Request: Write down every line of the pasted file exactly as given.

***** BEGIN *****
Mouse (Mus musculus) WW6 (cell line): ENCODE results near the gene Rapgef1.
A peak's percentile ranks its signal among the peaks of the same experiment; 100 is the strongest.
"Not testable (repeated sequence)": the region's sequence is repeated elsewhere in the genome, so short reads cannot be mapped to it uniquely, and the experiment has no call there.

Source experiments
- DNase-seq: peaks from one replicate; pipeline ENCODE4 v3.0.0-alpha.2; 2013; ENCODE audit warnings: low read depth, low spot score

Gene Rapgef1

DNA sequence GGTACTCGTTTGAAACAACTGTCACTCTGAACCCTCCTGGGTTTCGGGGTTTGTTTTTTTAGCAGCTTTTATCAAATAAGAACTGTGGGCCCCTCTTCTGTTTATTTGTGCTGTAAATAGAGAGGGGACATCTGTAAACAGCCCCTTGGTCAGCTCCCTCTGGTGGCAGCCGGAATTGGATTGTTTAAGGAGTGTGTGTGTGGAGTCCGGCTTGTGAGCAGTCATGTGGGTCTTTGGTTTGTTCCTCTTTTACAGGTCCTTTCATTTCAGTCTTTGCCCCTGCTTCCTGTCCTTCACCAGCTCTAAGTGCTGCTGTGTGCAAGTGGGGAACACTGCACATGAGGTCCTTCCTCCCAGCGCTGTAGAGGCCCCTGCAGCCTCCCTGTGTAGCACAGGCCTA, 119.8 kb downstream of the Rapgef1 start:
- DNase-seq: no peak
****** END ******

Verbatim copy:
Mouse (Mus musculus) WW6 (cell line): ENCODE results near the gene Rapgef1.
A peak's percentile ranks its signal among the peaks of the same experiment; 100 is the strongest.
"Not testable (repeated sequence)": the region's sequence is repeated elsewhere in the genome, so short reads cannot be mapped to it uniquely, and the experiment has no call there.

Source experiments
- DNase-seq: peaks from one replicate; pipeline ENCODE4 v3.0.0-alpha.2; 2013; ENCODE audit warnings: low read depth, low spot score

Gene Rapgef1

DNA sequence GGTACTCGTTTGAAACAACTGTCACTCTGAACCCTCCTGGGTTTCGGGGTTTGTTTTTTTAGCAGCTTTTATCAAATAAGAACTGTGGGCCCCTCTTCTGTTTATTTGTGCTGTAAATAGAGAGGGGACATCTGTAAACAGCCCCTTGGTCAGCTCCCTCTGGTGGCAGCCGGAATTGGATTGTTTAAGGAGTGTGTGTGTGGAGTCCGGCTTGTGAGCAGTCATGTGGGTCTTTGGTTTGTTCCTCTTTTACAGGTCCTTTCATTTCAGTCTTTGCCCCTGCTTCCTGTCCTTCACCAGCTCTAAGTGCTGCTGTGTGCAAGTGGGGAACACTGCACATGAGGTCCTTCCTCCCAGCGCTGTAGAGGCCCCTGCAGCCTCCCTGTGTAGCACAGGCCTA, 119.8 kb downstream of the Rapgef1 start:
- DNase-seq: no peak